On behalf of the Grand Hotel Excelsior Team we wish you all the best for the festive season and the new year.
The Grand Hotel Excelsior Malta will be organising a Santa Swim on Saturday 5th December at 10.00hrs. The Malta Police Force band will bring joy with their live Christmas music. Proceedings in aid of l-Istrina. To register please contact our Christmas Desk on 21250520 or email firstname.lastname@example.org.
Few of us could really imagine Christmas without having a beautifully decorated tree. So when did this tradition start? It has been suggested that the origin of decorating pine or fir trees with apples, roses, candies and colored papers commenced some time during the Renaissance and in early modern Germany. Its 16th century origins are linked to the period of Martin Luther, but its widespread popularity was due to its introduction by various members of the nobility. In fact, the Christmas tree decorating tradition became much more popular and widely accepted in the United Kingdom after Queen Victoria’s marriage to the German Prince Albert.
It was commonly believed that mistletoe should not touch the ground between being cut and its removal after Candlemas, which commemorates the presentation of the child Jesus in the temple of Jerusalem. People would traditionally hang mistletoe in their houses to protect against fire. Moreover, any man and woman who met underneath it were bound to kiss each other. Each time a couple would kiss underneath the mistletoe, one berry would be removed. Once all berries
were removed, the privilege ceased.
Nativity Crib – a Maltese tradition
In Malta, just like in any other country where Christmas is celebrated, the Crib is a part of the Festive season and tradition. It is believed that the very first Crib to be built in Malta dates back to 1617 and although there is no official document which can confirm it, the crib has been built every Christmas since then. The design of the Cribs was influenced mainly by the Neapolitan style. In fact, although this style was popular in Europe until the end of the last century, many Maltese disagreed with it, claiming, that such style did not represent the Holy Night and burnt them as firewood, during times of poverty.
The more acceptable style hailed from Sicily, and was introduced to the Maltese by a Franciscan friar, during the second half of the 19th century. The popularity of building cribs bloomed during the 19th and early 20th century. The most common materials were rustic stone, coal residue, and eventually, papier mache.
There is a lot of debate surrounding where the tradition of Christmas stockings originated from. A popular story revolves around the tale of an old man and his three daughters. Due to his financial situation, he feared that his daughters would be unable to marry, as he could not afford their dowries. St Nicholas was riding through the village and heard of this issue. He was also aware of the fact that the old man would not accept a donation from him. Therefore, he decided to enter the man’s house through his chimney. He found three stockings drying by the fireplace and he filled them with a bag of gold each. The following morning, the family found the gold and the daughters were soon married. Nowadays, inspired by this legend, adults and children hang their stockings by the fireplace hoping to find their stockings filled with gifts and treats the next morning.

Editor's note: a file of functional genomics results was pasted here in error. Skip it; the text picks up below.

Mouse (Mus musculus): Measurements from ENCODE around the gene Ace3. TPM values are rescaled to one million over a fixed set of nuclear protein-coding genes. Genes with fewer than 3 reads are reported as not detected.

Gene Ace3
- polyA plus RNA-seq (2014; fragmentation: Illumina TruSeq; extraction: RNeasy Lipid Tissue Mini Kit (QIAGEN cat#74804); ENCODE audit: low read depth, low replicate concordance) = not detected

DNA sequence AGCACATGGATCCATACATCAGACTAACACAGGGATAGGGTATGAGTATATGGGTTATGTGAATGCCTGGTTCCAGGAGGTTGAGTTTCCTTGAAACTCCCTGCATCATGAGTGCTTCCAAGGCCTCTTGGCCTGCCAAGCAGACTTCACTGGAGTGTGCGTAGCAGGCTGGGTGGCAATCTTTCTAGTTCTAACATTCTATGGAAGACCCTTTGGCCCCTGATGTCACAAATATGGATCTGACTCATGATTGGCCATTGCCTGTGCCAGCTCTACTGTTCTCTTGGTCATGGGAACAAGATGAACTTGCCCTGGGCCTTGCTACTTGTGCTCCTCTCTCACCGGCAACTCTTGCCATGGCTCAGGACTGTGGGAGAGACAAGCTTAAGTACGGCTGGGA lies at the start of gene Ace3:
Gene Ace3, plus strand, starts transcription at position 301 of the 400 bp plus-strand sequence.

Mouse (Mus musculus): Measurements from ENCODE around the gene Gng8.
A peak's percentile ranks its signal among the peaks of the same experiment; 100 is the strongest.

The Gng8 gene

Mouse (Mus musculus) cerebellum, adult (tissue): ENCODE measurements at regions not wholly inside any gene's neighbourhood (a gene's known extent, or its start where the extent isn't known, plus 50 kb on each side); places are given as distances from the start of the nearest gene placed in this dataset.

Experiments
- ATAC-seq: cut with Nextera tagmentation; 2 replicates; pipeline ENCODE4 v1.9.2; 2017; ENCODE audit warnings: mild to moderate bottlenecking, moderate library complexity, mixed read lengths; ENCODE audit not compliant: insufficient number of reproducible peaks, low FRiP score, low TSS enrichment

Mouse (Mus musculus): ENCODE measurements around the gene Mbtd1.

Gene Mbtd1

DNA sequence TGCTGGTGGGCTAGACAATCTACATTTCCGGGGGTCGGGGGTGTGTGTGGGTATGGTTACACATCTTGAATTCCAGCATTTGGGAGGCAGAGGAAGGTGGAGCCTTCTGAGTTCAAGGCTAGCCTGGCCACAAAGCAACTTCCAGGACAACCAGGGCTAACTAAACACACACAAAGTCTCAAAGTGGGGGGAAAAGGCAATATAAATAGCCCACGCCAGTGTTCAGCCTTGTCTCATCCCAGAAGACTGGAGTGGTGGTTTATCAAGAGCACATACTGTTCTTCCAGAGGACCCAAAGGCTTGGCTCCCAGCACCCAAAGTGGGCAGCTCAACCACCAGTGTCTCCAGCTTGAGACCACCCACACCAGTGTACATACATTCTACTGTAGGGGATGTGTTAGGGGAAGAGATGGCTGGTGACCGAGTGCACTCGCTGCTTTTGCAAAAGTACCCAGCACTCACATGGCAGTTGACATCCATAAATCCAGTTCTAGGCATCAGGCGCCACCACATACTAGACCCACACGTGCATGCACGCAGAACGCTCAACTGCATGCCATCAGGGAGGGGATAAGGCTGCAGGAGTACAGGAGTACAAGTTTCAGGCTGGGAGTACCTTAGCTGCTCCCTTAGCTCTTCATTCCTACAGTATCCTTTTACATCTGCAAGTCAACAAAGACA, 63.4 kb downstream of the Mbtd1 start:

The history of the Candy Cane dates back to 1670, when a German choirmaster wanted something to keep children occupied during the lengthy Christmas Eve ceremonies. He approached a local sweet maker who created a red and white stick with a crook at the tip of it. The shape of the sweet is said to allude to the shepherds who visited the child Jesus, whilst the colours symbolise Christian beliefs in the sinless life of Jesus. The religious connotations justified the distribution and consumption of sweets during worship. Eventually, this candy gained popularity across Europe and the sweet is now available in several flavours.
A popular story states that a young girl in Mexico was too poor to buy presents to celebrate Christmas. The angels inspired her to pick some weeds growing on the side of the road and put them in front of the church alter. When these weeds blossomed, beautiful crimson blossoms sprouted from them, and they became poinsettias. Following this, it became a tradition in Mexico to include these bright flowers into Christmas celebrations. Locals believe that these plants have a special symbolism – the shape of the flowers symbolises the Star of Bethlehem, while the red colour represents the blood spilt during crucifixion of Jesus. Poinsettias are now a popular Christmas decoration worldwide.
Many of today’s traditions are deep rooted in history. The listed traditions remain very popular, and many are a signature feature in many households during the Festive Season.
Maltese love to celebrate Christmas. In fact some of the Maltese Christmas traditions include the nativity crib (also known as ‘il-presepju’), the Sermon of the Child (also known as ‘il-Priedka tat-tifel’) and the traditional Maltese Christmas Lunch. So if you will be visiting Malta during your Christmas holidays feel free to check out our list of events taking place in and around Malta.